Although orphaned at a young age, fourteen-year-old Eugenie de Boncoeur has never known much hardship. Raised by a wealthy guardian, her life is caref...moreAlthough orphaned at a young age, fourteen-year-old Eugenie de Boncoeur has never known much hardship. Raised by a wealthy guardian, her life is carefree. She is more concerned with parties and dresses then the growing unrest around her. But in July 1779, she is suddenly and violently made aware when the French Revolution begins.
Eugenie is sent to a convent for her own safety, but even there she cannot escape the violence. And she soon learns that she is in danger from more then just the hatred the revolutionaries have for aristocrats like Eugenie and her family. Her guardian has betrothed her to a mysterious man named the Pale Assassin, a man who wants to marry her to get revenge for a wrong he feels her father committed against him years ago. Eugenie attempts to flee to safety with relatives in England, chased both by revolutionaries and the sinister Pale Assassin.
I had mixed feelings about this book. It starts out a bit slow, and Eugenie was a hard character to like at first - she starts out spoiled, selfish, and immature. However, as the book progresses the story picks up pace, and Eugenie becomes more likeable as she matures and develops an awareness of the world around her. Ultimately I did get into the story and am interested to find out what happens next in the sequel, which will be published next year. This isn’t the best book I have read recently, but if you can overlook the slow start and enjoy historical fiction, I would suggest giving this book a try. (less)
Eighteen-year-old Lyn is the daughter of a gladiator father and a mother who made marrying gladiators her career, enabling her to provide a comfortabl...moreEighteen-year-old Lyn is the daughter of a gladiator father and a mother who made marrying gladiators her career, enabling her to provide a comfortable lifestyle for herself, Lyn, and Lyn‘s younger brother Thad, who has special needs. Her birth father, and several stepfathers, were all gladiators who were killed in combat. Lyn dislikes the gladiator world, and unlike her mother, would like to leave that world, and make a home for herself and Thad away from all the violence and media attention.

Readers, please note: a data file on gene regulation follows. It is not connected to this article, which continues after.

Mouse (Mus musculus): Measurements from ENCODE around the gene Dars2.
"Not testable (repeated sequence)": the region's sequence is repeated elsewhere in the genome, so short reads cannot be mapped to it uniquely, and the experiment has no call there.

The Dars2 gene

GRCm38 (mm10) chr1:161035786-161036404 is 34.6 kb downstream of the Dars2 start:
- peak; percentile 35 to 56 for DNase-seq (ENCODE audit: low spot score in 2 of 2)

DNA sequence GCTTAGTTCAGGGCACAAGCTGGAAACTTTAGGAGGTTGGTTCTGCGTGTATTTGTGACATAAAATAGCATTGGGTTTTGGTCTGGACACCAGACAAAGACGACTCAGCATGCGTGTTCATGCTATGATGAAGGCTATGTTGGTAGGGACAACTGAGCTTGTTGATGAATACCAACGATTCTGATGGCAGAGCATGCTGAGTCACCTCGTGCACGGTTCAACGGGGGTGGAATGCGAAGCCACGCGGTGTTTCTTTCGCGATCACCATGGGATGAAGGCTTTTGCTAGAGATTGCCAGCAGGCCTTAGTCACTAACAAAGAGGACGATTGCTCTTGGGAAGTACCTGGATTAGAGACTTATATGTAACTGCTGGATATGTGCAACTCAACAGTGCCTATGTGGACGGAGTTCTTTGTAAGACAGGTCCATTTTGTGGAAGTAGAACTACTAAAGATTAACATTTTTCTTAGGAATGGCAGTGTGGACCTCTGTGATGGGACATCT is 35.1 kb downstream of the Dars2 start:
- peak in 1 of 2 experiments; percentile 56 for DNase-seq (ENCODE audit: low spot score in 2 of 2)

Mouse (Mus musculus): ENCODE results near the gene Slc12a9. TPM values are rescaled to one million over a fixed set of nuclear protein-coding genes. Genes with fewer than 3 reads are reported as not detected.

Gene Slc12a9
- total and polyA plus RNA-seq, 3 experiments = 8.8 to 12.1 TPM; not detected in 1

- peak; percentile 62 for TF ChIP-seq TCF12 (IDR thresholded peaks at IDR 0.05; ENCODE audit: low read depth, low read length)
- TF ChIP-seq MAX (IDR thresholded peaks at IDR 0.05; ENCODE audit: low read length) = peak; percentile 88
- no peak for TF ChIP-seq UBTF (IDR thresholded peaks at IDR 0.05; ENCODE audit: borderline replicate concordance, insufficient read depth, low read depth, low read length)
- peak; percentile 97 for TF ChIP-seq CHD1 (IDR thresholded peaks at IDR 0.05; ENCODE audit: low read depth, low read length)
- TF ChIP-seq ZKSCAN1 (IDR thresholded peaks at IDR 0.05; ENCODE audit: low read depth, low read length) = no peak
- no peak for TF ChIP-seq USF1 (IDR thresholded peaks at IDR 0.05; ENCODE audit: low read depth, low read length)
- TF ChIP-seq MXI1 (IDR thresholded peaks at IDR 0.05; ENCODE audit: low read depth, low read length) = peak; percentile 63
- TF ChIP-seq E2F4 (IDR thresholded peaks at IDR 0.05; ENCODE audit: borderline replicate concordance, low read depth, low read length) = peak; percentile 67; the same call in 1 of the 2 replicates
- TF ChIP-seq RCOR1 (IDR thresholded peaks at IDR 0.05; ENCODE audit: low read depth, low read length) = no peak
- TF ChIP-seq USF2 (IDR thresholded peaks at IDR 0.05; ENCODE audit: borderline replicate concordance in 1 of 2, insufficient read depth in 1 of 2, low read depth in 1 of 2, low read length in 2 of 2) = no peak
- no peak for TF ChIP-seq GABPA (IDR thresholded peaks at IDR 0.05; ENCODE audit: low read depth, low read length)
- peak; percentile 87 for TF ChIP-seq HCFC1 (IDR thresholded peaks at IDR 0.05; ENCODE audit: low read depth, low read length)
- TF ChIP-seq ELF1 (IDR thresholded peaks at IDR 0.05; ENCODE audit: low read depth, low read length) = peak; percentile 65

When Lyn’s current stepfather is killed in combat, Lyn must make a terrible decision. Her mother will not be allowed to marry an eighth time, which means her family will lose the financial support of the Gladiator Sports Association, support that is especially needed to care for Thad. However, to help her family, Lyn could marry the man who killed her stepfather - or face him in a fight to the death.
Girl in the Arena is set in an alternate version of present day Massachusetts, a world that is much like our own except for the gladiators, of course. If you can accept the concept of gladiators in the modern United States, the book is a compelling story that raises some disturbing questions about the acceptance of violence as a form of entertainment. Lyn is a sympathetic character as she is torn between her disdain of the gladiator lifestyle and her obligation to care for her young brother. I expected more of an action book and while there is some action this book is more of a social commentary. This is the first book by author Lise Haines, and I definitely think she shows a lot of promise. I will be keeping an eye out for future books by her. (less)
The year is 1914. Nine-year-old Rebecca Rubin lives in New York City, where she was born after her parents and grandparents, Russian Jews, immigrated...moreThe year is 1914. Nine-year-old Rebecca Rubin lives in New York City, where she was born after her parents and grandparents, Russian Jews, immigrated to America. One of five children, she feels like the odd one out - her fourteen-year-old twin sisters think she is too young to go anywhere with them, and she has little in common with her two brothers. Rebecca longs to be more grown up - to be able help light the candles on the Sabbath, and see movies with her sisters.
Rebecca becomes interested in acting after meeting her mother's cousin, Max, who is an actor. Her parents and grandparents, however, think acting is improper for a young lady, and think Rebecca should be a teacher when she grows up. When she learns that her relatives in Russia need to immigrate to America to escape the war, and that in particular her cousin Ana, who is her age, is hungry and sick and needs to get to America as soon as possible, she must make a grown-up decision about how to spend the money she earned selling her needlework. Should she buy candlesticks so she can light candles on the Sabbath like a grown-up girl, or give the money to her parents to help buy tickets to America for Ana and her family?